Another AI target: food waste

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A hotel chain installs a camera in its trash can to spy on what guests are throwing away. Turns out her breakfast croissants are huge. A lot of people are getting lost — with a profit.

A supermarket may suddenly see hidden in its sales data that yellow onions are not selling as fast as red onions and are more likely to be thrown into the bin.

The brains behind both of these efforts: artificial intelligence.

It’s part of a burgeoning industry that’s trying to address an absurd human problem: the vast amounts of uneaten food that goes from supermarkets and restaurants to dumpsters. Much of it, if not composted, ends up in landfills where it decays, sending powerful planet-warming greenhouse gases into the atmosphere.

Enter a new business opportunity. A company called Winnow has developed an AI tool that detects restaurant waste. Another, the company, Afresh, digests supermarket data to find spurious similarities between what the store is stocking, and what people are buying.

AI has its own messy environmental footprint. Crunching large amounts of data requires large amounts of electricity. Nor can AI (yet) replace what the human mind expects in modern, industrialized societies: an abundance of fresh avocados in the supermarket year-round, an ever-expanding variety of tiny plastic yogurt cups, happy hour. Loaded plates of nachos menu

Both companies are part of an emerging industry that is trying to solve the problem posed by the modern food industry. In the United States, one-third of the food grown is never eaten.

Globally, 1 billion metric tons of food was wasted in 2022, according to the United Nations Environment Programme. Food waste accounts for 8 to 10 percent of global greenhouse gas emissions, roughly equal to emissions from aviation and shipping.

“It’s a problem that literally goes away,” said Mark Zorns, founder of Winnow, which works with restaurants, hotels and institutional caterers.

Adding to the problem: confusing “best by” and “best by” labels on food products that result in edible food being thrown into the trash.

Signs of progress are emerging from a group of supermarket chains that have voluntarily pledged to reduce food waste at their operations in the western United States and Canada. Between 2019 and 2022, the eight chains that are part of the Pacific Coast Food Waste Commitment Project reported a 25 percent reduction in their total amount of unsold food.

They also reported donating more food to charities and sending more of their waste to composting facilities, which are rare, rather than landfills.

“This shows that the national goal of halving food waste by 2030 may, indeed, be possible, but we will need dramatically more action across all sectors of the food system to make it happen.” said Dana Gunders, head of the research and advocacy group Refed, which tracks volunteer project data.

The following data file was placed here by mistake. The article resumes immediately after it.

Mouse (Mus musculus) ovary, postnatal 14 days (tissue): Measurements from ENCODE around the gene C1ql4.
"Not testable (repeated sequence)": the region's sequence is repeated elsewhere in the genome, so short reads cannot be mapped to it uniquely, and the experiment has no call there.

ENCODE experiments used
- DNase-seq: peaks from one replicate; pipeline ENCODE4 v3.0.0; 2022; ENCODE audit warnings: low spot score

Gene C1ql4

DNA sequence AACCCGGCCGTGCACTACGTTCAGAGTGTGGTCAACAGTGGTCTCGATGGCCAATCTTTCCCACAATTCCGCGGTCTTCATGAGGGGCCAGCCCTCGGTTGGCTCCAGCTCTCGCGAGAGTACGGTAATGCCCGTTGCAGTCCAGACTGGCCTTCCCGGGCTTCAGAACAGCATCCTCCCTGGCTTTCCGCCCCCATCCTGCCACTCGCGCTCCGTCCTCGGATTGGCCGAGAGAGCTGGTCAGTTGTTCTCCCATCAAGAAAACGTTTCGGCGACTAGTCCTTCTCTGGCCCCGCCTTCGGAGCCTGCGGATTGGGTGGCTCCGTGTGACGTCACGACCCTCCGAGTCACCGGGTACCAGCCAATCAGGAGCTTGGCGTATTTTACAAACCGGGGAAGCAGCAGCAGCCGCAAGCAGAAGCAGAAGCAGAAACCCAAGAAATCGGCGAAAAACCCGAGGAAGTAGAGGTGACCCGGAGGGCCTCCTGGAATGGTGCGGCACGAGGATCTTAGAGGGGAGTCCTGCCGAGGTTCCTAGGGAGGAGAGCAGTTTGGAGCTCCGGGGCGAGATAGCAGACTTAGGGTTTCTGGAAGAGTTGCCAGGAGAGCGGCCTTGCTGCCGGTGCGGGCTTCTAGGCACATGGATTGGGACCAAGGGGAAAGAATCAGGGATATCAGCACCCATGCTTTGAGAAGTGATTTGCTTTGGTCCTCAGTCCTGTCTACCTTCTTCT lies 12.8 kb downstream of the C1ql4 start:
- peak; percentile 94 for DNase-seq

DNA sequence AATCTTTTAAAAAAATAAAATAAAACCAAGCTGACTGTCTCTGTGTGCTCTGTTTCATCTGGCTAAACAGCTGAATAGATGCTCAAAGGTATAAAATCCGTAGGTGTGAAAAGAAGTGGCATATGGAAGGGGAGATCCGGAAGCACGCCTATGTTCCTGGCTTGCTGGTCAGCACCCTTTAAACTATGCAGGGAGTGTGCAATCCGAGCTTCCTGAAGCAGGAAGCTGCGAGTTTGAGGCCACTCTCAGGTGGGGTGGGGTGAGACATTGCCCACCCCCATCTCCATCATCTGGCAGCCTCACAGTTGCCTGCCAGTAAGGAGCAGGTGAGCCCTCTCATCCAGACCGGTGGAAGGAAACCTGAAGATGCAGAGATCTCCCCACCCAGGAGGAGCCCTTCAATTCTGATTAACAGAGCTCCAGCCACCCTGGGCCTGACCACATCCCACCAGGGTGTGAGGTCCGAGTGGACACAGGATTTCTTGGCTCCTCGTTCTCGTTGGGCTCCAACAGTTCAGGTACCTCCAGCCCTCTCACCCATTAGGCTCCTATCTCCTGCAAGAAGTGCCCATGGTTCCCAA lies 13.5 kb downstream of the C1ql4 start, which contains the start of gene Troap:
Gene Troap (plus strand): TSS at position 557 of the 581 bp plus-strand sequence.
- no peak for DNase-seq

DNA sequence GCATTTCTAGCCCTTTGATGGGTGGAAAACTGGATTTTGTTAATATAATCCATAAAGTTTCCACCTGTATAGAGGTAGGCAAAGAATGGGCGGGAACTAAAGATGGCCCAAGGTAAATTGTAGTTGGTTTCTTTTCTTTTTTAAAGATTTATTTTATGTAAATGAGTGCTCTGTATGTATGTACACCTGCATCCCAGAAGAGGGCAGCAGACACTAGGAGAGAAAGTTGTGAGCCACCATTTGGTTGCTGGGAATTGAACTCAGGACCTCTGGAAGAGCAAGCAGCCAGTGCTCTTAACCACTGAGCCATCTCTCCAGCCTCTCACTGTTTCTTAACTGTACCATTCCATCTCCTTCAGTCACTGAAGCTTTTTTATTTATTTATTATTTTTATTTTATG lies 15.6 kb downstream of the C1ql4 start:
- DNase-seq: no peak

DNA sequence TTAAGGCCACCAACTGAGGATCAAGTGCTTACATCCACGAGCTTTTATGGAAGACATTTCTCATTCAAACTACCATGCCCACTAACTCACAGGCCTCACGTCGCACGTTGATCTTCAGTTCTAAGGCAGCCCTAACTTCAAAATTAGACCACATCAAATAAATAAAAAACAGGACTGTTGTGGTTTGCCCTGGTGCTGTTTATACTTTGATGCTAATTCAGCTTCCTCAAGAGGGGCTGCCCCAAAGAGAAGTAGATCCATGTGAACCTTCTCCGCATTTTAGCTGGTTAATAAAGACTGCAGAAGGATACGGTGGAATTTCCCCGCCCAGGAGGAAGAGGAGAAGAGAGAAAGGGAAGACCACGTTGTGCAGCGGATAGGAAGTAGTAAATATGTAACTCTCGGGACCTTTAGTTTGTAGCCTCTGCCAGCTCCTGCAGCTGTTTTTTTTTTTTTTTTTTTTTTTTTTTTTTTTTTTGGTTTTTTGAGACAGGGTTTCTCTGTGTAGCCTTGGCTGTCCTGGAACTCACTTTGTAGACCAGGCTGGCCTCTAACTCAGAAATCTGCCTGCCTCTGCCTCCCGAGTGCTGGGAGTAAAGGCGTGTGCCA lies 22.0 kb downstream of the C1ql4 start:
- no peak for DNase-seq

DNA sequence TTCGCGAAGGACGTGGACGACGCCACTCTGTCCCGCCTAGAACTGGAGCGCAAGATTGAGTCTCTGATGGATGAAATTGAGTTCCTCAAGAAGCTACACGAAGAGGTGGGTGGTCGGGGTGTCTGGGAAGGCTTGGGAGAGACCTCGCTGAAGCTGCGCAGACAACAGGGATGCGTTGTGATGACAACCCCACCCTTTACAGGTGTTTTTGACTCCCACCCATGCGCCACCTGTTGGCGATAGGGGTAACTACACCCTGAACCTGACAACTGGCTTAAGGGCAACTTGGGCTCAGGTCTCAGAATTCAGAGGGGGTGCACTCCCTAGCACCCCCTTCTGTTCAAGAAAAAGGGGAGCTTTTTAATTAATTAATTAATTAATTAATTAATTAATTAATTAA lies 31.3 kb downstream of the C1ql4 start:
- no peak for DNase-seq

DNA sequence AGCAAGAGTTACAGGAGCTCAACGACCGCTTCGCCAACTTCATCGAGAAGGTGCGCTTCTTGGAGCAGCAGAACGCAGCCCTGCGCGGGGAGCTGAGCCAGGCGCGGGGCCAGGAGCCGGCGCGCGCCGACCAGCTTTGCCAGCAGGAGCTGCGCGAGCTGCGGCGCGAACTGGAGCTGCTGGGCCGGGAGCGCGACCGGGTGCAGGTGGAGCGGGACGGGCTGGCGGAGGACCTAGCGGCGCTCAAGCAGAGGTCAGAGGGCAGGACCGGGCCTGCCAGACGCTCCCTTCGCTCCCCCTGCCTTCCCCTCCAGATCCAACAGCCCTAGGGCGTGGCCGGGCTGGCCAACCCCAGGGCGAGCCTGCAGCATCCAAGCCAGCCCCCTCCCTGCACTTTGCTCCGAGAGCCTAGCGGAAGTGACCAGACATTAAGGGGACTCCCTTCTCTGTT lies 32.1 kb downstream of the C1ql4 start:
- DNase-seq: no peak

There are many new tools now available to help retailers reduce waste. Some startups, like Apple and Mori, offer coatings for fresh produce so they don’t spoil as quickly. An app called FlashFood connects users to discounted meals at grocery stores, such as Too Good to Go, which connects users to restaurants and grocers that sell extra food at a discount.

Fresh’s technology crunches nearly six years of sales data on every product in the fresh foods section of the grocery store it works with. Its AI tool could divine when people buy avocados, and at what price. It can mash that up with data on how quickly avocados go bad and, in turn, advise on how many avocados to stock.

If the Easter egg-painting season traditionally brings high sales of eggs, it can predict how many more eggs the store should order, and also how many more bell peppers because shoppers usually have extra at home. Make an omelet with eggs.

Matt Schwartz, co-founder of Afresh, said AI will offer more accurate information about many more products than an experienced store manager might know. For example, it might recommend that the store manager order 105 eggs instead of 110 the week before Easter. “Every single case matters,” he said.

In addition, said Suzanne Long, sustainability chief at Albertsons, which uses FreshTech, experienced store managers are increasingly rare. “What AI is doing is giving us precision. Not just ‘I need to order onions,’ but ‘this type of onion,'” he said.

Ms Long said the chain had reduced food waste but declined to say how much.

Winnow installs cameras above trash cans in restaurant kitchens. The images are fed into an algorithm that can tell the difference between half a pan of lasagna (expensive) and a banana peel (not so much). A group of Hilton hotels that introduced the tool recently found that many of its breakfast pastries were too large — and that the baked beans were often left incomplete.

Refed, a research group, found in its 2022 projections that 70 percent of food wasted in restaurants is food left on the plate, signaling the need to rethink portion sizes.

Mr. Zorns works primarily with hotels and cafeterias. He estimates that restaurants waste between 5 and 15 percent of the food they buy. “It’s an obvious problem that everybody knows about,” Mr Zorns said. “It’s clearly a problem we’re not solving.”

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